The genomic DNA was extracted from lymphocytes by a modified salting-out procedure [30] and frozen at −20°C until analysis. The genetic polymorphism of CAT (rs769217) was performed by real-time polymerase chain reaction (real-time PCR) according to the method of TaqMan SNP Genotyping Assays on an ABI 7500 instrument (Applied Biosystems, Foster City, CA, USA), in 96-well format. The TaqMan Assay included the forward target-specific polymerase chain reaction (PCR) primer, the reverse primer, and the TaqMan MGB probes labeled with 2 special dyes: FAM and VIC. The concentrations of probes were 0.04 μM. Amplification of 20 ng of DNA was performed during 40 cycles in a reaction volume of 10 μL. TaqMan Universal PCR Master Mix was used for analysis. Thermocycling conditions were 95°C for 15 seconds, followed by 60°C for 1 minute. Information of specific probe and primers is available on the National Cancer Institute’s SNP500 database web page at [31]. Quality control procedure included repeat genotyping of at least 10% of DNA samples. On every single 96-well microtiter plate, we include negative control in the form of water. The percentage of successful rate for 95 cases and negative control was 100 and this assay was good allelic discrimination among individuals. For overall SNP genotyping assay, the reported error rate for 983 cases was 0.33% which involved DNA extracts of poor quantity and quality.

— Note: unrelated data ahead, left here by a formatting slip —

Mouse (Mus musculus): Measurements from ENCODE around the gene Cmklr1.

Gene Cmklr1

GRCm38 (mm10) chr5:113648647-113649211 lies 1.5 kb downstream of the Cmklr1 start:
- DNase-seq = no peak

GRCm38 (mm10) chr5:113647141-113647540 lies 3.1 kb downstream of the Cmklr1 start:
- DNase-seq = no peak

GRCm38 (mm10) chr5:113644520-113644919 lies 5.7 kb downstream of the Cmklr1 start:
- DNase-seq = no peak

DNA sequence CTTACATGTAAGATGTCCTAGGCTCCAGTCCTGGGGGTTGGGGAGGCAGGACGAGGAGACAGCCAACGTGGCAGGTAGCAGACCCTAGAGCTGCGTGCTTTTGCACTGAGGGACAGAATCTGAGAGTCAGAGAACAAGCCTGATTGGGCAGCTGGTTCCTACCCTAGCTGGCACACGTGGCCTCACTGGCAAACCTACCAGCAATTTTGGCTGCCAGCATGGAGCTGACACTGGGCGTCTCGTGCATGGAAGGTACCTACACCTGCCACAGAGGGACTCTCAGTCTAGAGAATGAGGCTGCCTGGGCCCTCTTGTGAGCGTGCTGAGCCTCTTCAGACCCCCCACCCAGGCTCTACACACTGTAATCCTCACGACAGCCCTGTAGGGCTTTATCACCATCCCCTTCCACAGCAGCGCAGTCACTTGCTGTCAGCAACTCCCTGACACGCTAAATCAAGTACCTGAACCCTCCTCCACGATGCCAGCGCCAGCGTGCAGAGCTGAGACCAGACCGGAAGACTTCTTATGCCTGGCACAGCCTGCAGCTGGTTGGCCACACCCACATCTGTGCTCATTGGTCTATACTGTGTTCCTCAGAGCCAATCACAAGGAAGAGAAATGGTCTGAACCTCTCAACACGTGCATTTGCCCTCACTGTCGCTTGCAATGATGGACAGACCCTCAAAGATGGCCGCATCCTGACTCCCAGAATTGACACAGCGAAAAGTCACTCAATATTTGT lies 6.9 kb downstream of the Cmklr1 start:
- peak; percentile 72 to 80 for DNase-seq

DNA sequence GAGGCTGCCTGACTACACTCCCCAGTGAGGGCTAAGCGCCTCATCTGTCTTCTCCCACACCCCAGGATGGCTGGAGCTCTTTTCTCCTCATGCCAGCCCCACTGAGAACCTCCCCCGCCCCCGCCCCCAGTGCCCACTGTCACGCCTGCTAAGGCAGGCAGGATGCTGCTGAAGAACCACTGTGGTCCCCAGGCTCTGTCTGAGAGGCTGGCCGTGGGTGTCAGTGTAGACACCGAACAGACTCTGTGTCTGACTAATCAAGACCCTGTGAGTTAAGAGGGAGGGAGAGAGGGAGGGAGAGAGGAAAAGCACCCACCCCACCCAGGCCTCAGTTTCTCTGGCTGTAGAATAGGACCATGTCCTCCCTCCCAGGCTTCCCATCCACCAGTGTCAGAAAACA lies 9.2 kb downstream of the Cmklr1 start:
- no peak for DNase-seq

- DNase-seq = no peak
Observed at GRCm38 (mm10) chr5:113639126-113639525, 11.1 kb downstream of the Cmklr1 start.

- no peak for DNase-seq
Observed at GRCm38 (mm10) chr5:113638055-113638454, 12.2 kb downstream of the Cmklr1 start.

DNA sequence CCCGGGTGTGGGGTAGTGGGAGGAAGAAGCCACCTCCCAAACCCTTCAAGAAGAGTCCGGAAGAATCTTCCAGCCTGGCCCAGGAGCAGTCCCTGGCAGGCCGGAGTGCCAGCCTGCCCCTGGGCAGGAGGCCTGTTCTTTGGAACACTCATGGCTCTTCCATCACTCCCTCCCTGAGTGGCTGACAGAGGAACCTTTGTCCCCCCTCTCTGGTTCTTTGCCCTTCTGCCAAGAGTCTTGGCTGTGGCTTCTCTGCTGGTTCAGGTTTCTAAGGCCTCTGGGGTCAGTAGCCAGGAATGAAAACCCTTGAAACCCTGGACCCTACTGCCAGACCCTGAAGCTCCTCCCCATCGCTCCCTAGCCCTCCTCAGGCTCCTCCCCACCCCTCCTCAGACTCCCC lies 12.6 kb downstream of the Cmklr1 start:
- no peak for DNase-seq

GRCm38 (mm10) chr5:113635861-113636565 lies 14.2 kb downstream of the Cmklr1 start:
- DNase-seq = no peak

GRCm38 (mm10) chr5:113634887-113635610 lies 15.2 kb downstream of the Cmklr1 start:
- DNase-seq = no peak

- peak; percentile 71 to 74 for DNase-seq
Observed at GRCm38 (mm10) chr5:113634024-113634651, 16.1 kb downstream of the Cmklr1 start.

2.9. Statistical Analysis